State v. Hayes

Annotate this Case

421 P.2d 439 (1966)

77 N.M. 225

STATE of New Mexico, Plaintiff-Appellee, v. Richard Allen HAYES, Defendant-Appellant.

No. 8169.

Supreme Court of New Mexico.

December 12, 1966.

Robert S. Skinner, Raton, for appellant.

Boston E. Witt, Atty. Gen., Donald W. Miller, Paul J. Lacy, Asst. Attys. Gen., Santa Fe, for appellee.


WOOD, Judge, Court of Appeals.

After an automobile accident in which two people were killed, defendant was charged and convicted of involuntary manslaughter under ยง 40A-2-3, subd. B, N.M.S.A. 1953. While various issues are presented, one is dispositive. That issue is: Was there evidence of wanton and reckless operation of the automobile sufficient to sustain the conviction? We hold that the evidence is insufficient.

State v. Clarkson, 58 N.M. 56, 265 P.2d 670, held that:

"The wanton and reckless operation of an automobile which must be shown * * in order to secure a conviction for involuntary manslaughter where a human is killed by an automobile * * * is not different from that required to be shown under our guest statute * * *"

Absent a claim of intentional injury, to recover under our guest statute, the accident must have been caused by defendant's "heedlessness or his reckless disregard of the rights of others." Section 64-24-1, N.M.S.A. 1953. To establish heedlessness or reckless disregard of the right of others, one must establish a particular state of mind. That particular state of mind comprehends evidence of an utter irresponsibility on the part of the defendant or of a conscious abandonment of any consideration for the safety of passengers. Carpenter v. Yates, 58 N.M. 513, 273 P.2d 373; Valencia v. Strayer, 73 N.M. 252, 387 P.2d 456.

The accident occurred during daylight on U.S. Highway 85, four miles north of *440 Maxwell, New Mexico. The highway was paved, dry and in good condition.

Defendant, traveling south, was driving in excess of the speed limit of 70 miles per hour. The left rear tire blew out. The highest estimate of speed at the time of the blowout was 90 miles per hour. After the blowout, the car gradually angled onto the west shoulder of the road.

Defendant lost control of the car while it was on the shoulder. While out of control, the car returned to the pavement and skidded along and across the pavement into the path of a north-bound car occupied by the decedents.

Defendant's conviction is based on the killing of two persons while driving a motor vehicle at an illegal speed.

The state concedes that speed alone is not enough to sustain the conviction. Smith v. Meadows, 56 N.M. 242, 242 P.2d 1006; Valencia v. Strayer, supra. Nor is speed accompanied by acts of negligence. Alford v. Drum, 68 N.M. 298, 361 P.2d 451. The additional items on which the state relies are stated and then followed by evidence pertaining to those items.

1. Defendant was driving an unfamiliar car. In his job as ambulance driver, defendant had taken two patients from Albuquerque to Fort Lyons, Colorado. He was returning to Albuquerque when the accident occurred. This was the eighth such trip in this ambulance. He had used the same ambulance for this same trip in each of the previous two weeks.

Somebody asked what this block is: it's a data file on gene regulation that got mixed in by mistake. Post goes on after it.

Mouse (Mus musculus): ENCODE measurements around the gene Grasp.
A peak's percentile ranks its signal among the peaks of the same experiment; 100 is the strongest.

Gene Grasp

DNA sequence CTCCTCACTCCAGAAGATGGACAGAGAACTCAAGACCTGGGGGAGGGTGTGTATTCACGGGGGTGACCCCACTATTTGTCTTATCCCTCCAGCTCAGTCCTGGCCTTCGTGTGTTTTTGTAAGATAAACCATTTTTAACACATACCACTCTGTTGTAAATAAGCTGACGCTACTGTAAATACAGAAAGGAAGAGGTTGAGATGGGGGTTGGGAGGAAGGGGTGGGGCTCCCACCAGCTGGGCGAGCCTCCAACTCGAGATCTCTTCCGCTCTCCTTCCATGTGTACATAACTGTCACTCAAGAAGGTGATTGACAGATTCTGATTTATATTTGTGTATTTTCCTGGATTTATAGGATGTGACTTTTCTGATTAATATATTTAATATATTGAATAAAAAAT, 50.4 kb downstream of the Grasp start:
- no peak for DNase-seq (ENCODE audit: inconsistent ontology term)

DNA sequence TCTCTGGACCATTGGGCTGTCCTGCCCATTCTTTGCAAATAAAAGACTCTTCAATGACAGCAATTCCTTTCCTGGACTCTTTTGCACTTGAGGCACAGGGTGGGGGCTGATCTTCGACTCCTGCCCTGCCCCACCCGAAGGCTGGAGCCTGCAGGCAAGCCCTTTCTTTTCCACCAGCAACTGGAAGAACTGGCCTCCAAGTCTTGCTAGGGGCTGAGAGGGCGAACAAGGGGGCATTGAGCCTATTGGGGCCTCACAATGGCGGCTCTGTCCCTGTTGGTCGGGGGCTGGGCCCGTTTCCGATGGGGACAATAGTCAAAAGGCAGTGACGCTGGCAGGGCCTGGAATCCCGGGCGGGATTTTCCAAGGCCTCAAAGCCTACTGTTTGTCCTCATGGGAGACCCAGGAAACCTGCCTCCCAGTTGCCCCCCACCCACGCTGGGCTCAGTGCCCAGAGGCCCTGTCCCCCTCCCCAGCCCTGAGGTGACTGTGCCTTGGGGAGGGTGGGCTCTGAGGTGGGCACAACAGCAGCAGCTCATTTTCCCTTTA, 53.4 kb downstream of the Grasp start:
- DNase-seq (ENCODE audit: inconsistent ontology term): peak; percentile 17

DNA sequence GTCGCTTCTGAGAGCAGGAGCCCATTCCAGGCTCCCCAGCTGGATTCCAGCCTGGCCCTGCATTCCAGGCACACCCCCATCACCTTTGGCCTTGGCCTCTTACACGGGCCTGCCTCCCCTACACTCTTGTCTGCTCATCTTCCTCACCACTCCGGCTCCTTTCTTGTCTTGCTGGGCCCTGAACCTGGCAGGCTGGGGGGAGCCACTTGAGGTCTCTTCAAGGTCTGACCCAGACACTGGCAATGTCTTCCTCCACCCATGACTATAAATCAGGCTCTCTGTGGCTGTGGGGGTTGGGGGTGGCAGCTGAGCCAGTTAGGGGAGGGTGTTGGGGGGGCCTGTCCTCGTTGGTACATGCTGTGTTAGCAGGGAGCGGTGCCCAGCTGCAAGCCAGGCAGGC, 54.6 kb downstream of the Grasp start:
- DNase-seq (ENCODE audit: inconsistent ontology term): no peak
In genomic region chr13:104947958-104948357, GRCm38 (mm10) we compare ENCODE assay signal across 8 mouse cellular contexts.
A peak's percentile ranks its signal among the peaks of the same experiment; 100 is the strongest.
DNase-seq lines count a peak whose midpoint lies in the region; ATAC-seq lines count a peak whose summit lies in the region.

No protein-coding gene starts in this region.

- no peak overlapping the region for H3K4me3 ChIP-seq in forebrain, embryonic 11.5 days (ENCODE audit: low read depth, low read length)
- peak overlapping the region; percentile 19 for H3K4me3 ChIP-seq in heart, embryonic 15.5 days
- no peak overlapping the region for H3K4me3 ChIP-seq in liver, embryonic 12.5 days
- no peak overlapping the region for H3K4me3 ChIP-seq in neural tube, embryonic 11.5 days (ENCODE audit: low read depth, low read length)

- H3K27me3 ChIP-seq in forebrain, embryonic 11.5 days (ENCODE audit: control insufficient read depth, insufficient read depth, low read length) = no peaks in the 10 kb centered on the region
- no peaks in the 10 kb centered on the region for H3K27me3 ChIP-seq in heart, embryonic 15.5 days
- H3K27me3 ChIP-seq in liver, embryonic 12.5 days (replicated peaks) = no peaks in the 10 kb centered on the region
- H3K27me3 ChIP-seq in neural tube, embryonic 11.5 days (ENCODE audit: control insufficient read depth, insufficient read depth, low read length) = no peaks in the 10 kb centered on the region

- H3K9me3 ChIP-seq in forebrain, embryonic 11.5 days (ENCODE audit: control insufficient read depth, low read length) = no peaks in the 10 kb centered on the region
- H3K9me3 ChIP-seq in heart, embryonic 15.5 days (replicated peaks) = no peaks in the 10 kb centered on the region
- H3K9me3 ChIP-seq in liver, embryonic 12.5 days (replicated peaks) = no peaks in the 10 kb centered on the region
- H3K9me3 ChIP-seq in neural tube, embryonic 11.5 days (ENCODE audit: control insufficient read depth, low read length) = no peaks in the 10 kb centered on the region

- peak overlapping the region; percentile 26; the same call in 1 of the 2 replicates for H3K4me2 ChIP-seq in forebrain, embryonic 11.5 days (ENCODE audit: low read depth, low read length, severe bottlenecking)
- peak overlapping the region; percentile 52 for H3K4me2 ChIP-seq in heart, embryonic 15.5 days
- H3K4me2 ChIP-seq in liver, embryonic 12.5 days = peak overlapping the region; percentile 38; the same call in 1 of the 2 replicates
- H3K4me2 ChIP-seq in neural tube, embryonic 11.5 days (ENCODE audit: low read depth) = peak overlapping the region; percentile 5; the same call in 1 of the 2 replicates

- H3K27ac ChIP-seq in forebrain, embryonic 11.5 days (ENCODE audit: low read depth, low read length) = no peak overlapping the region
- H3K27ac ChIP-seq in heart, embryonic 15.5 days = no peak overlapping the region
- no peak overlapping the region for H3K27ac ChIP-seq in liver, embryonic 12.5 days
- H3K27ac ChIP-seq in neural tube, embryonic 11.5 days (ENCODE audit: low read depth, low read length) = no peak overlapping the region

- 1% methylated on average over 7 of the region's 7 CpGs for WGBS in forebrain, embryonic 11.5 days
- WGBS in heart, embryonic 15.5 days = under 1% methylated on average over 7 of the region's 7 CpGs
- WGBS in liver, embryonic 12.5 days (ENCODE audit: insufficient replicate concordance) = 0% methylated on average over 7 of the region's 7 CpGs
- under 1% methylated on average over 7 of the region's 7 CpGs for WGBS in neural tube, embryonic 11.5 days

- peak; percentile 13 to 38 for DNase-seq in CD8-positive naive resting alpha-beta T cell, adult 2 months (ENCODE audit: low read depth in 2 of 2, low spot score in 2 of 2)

2. Defendant was driving over relatively unfamiliar roads. This return journey would have concluded his eighth round trip on the same highway from Albuquerque to Fort Lyons and return to Albuquerque.

3. Eight hundred feet north of where the accident occurred, defendant drove over a hill with a 2% grade with a curve at the bottom of it. The state contends defendant should have slowed down as he drove down the hill toward this curve. The curve at the bottom of the hill was at least four hundred feet south of where the accident occurred. For the eight hundred feet, the change from the horizontal is only sixteen feet. The photographs in evidence indicate the accident occurred in open country on a straight section of road and the "hill" is a gradual decline without dips or sudden changes in grade.

4. Because of the slope of the hill and the curvature of the road, it would seem to a driver in defendant's position that approaching cars were in his lane of travel thus, defendant should have slowed down. No evidence identifies at what point this optical illusion occurs. The blowout occurred four hundred feet north of the collision. The testimony is that one should not brake after a blowout that the car should be allowed to slow down without braking. Defendant followed this procedure for at least two hundred five feet until he drove off the pavement onto the shoulder. The car went out of control on the shoulder.

5. Defendant consumed two beers before the accident. Defendant drank one beer at Fort Lyons, Colorado. He then drove to Trinidad, Colorado, where he ate two hamburgers and drank another bottle of beer. From there he drove to the point where the accident occurred. The officers investigating the accident found no evidence of intoxication and didn't think it necessary to test defendant for intoxication.

6. The tire that blew out was defective. Defendant's employer bought this tire, new, approximately three months before the accident. The defect was such that a glance would not reveal it; the testimony was "it would take an inspection, really, to see it." The tire looked all right to defendant when he started on this trip; he didn't know about the defect until after the accident.

The items relied on by the state, even when considered cumulatively, fail to disclose the state of mind required to be shown for a conviction. Valencia v. Strayer, supra.

The judgment and sentence is reversed. The cause is remanded with instructions to *441 set aside the judgment, dismiss the charge of involuntary manslaughter and discharge defendant from custody.

It is so ordered.

CHAVEZ and COMPTON, JJ., concur.